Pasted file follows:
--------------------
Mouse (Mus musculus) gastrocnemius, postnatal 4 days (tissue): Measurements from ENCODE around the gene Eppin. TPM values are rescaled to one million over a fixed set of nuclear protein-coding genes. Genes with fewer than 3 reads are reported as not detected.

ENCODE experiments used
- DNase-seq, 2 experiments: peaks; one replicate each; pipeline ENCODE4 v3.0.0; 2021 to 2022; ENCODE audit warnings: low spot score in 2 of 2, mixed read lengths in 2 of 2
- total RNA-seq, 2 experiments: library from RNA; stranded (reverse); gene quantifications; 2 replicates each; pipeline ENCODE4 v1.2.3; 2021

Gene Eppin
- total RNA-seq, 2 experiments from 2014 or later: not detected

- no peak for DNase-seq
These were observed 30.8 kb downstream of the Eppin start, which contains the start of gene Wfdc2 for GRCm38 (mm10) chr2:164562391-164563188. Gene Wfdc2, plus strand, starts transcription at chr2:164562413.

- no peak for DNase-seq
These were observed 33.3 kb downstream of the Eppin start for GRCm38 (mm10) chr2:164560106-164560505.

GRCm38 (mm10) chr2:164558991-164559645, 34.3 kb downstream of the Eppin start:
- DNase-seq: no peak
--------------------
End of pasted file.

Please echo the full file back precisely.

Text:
Mouse (Mus musculus) gastrocnemius, postnatal 4 days (tissue): Measurements from ENCODE around the gene Eppin. TPM values are rescaled to one million over a fixed set of nuclear protein-coding genes. Genes with fewer than 3 reads are reported as not detected.

ENCODE experiments used
- DNase-seq, 2 experiments: peaks; one replicate each; pipeline ENCODE4 v3.0.0; 2021 to 2022; ENCODE audit warnings: low spot score in 2 of 2, mixed read lengths in 2 of 2
- total RNA-seq, 2 experiments: library from RNA; stranded (reverse); gene quantifications; 2 replicates each; pipeline ENCODE4 v1.2.3; 2021

Gene Eppin
- total RNA-seq, 2 experiments from 2014 or later: not detected

- no peak for DNase-seq
These were observed 30.8 kb downstream of the Eppin start, which contains the start of gene Wfdc2 for GRCm38 (mm10) chr2:164562391-164563188. Gene Wfdc2, plus strand, starts transcription at chr2:164562413.

- no peak for DNase-seq
These were observed 33.3 kb downstream of the Eppin start for GRCm38 (mm10) chr2:164560106-164560505.

GRCm38 (mm10) chr2:164558991-164559645, 34.3 kb downstream of the Eppin start:
- DNase-seq: no peak